Based on the past few New Year’s Eve car burnings why would anyone leave their car parked outside in France? Many did, and in the tradition of burning them up about 900 were destroyed. This has happened for years on New Year’s Eve. At least 2020 saw a bit of a downturn from last year when 1,500 cars were torched while 1,300 saw a similar fate in 2018.
So, what’s up with torching cars on New Year’s Eve? It happens in the poorer suburbs of France every year. At least it has since the 1980s when the “tradition” got started in Strasbourg, a border town next to Germany. But in 1997 it all changed.
Rival gangs started torching cars to steal media attention
That’s when the French national media began covering the fires. Rival gangs started torching cars to steal media attention from other areas. The police were mostly preoccupied with other duties so they were unable to devote as much attention to the escalating fires. “While annual figures may fluctuate, they’ve generally swelled since the late 1970s, when French suburban youths first started burning cars as a way to get the attention of society, the media, and politicians,” reported Time magazine.
When the riots of 2005 saw over 8,000 cars destroyed it gave somewhat of an explanation to what the fires represented. Back then, the three-week riots were sparked by the death of two students in Clichy-sous-Bois suburbs. The French government finally had to declare a state of emergency.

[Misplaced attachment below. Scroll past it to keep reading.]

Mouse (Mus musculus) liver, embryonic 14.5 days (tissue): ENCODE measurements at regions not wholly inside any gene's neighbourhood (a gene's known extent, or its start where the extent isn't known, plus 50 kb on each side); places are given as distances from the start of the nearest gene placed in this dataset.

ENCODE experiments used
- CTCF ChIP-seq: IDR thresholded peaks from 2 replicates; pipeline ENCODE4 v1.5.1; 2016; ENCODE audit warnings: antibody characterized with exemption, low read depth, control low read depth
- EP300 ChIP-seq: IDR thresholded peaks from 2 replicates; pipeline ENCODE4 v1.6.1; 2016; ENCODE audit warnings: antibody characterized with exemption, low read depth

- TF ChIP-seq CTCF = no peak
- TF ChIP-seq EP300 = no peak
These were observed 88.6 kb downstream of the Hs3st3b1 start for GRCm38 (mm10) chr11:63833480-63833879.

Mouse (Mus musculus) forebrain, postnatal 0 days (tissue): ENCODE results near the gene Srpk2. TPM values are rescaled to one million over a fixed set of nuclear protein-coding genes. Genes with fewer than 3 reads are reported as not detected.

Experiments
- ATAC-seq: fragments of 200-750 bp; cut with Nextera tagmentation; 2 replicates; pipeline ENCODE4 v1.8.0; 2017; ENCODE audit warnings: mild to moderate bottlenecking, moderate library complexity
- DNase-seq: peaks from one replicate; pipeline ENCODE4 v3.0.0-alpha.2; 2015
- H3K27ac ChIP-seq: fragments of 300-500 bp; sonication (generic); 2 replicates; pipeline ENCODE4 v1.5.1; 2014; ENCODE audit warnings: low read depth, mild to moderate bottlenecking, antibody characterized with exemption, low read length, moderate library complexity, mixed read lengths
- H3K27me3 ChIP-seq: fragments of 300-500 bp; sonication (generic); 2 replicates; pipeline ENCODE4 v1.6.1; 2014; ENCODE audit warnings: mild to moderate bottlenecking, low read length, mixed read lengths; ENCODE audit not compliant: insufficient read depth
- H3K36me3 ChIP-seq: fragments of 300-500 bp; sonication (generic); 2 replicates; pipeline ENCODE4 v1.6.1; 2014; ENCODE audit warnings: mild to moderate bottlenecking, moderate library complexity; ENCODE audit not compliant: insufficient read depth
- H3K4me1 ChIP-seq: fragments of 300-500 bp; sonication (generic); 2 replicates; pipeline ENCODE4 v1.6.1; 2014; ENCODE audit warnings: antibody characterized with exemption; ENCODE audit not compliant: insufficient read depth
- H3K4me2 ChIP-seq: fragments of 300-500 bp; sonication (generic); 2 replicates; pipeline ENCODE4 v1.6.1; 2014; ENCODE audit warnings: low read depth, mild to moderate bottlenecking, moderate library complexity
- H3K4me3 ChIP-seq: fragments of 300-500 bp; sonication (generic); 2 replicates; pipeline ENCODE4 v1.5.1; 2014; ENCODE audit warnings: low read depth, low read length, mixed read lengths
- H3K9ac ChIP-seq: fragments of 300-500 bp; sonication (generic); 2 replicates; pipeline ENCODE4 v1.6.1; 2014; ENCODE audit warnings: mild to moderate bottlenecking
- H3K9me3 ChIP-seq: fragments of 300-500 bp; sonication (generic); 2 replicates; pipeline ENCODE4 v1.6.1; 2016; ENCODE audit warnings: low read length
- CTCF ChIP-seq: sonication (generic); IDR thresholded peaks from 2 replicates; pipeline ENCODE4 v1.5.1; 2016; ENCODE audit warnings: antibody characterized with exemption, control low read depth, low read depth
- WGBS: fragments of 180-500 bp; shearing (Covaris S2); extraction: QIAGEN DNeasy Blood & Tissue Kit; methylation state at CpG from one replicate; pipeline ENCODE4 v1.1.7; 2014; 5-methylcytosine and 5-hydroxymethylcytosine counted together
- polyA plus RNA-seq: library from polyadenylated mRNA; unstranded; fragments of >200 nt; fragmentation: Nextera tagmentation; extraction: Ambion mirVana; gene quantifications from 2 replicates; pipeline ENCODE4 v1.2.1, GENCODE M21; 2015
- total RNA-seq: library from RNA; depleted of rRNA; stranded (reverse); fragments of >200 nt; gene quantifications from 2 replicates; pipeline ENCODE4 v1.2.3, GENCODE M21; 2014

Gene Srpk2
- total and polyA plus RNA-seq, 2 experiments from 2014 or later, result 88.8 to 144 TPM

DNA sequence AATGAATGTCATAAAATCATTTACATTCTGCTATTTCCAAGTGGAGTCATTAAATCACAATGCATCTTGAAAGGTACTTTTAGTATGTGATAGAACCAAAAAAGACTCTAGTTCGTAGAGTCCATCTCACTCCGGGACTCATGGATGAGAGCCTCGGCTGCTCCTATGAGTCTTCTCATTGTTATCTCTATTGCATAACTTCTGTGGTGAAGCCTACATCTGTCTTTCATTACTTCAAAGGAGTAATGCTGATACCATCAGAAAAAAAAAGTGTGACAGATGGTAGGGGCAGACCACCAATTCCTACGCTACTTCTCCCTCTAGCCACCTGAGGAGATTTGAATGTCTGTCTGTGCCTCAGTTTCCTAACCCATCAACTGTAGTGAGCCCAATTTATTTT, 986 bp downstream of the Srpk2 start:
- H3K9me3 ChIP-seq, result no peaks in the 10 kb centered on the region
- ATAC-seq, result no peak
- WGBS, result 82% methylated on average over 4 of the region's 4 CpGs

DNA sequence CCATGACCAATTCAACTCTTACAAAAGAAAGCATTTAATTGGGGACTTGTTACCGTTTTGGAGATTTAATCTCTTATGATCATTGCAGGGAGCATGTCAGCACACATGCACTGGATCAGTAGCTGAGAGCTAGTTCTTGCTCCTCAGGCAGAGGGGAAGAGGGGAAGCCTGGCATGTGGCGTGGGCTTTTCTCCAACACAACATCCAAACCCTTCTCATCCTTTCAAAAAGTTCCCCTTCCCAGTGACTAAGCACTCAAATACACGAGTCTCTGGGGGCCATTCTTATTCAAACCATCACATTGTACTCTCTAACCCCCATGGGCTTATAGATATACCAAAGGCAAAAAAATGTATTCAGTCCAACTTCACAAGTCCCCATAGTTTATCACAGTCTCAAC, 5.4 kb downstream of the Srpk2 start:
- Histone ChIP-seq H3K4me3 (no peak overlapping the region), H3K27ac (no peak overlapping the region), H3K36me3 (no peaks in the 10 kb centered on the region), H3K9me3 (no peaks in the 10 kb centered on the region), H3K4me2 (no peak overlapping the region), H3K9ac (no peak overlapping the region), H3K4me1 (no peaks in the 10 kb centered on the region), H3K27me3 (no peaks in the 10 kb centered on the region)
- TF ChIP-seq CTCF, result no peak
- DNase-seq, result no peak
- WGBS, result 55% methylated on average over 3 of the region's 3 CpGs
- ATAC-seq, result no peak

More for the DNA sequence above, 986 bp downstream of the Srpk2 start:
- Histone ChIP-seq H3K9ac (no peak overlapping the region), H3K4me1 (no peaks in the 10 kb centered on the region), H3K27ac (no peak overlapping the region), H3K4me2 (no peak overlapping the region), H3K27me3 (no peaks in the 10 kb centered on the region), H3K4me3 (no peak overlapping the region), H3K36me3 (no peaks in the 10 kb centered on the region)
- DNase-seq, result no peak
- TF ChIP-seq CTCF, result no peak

As large groups of police show up they are ambushed and attacked
Now the torchings happen mainly in Strasbourg, Lille, Toulouse, and Nantes-all poor areas. It now represents defiance by poor French youth. They are a way to confront the police. As large groups of police show up they are ambushed and attacked. It’s also a means to make a few dollars through insurance.
The government finally started cracking down last year. It imposed an 8 PM curfew in 2020. The activities during a curfew increased the fines if one got caught to $166. Also, gas stations are mandated to close on December 31. And law enforcement no longer publishes arson breakdowns by city, decreasing the interest in city gangs trying to outdo neighboring gangs.
The government feels torching cars will be an ongoing problem because of insurance
Unfortunately, the government feels that this will be an ongoing problem because of the insurance angle. Insurance investigators are less likely to dig into case-by-case causes when arson occurs on New Year’s Eve. So waiting until New Years’ to collect on insurance looks to be the motive of choice for dishonest or otherwise desperate car owners.
It’s also a convenient way for car thieves to discard unwanted stolen cars. If obviously stolen and stripped it still makes it tougher for investigators and is more likely to keep burning when there are hundreds of other car fires that night. That obviously helps to destroy any evidence left behind.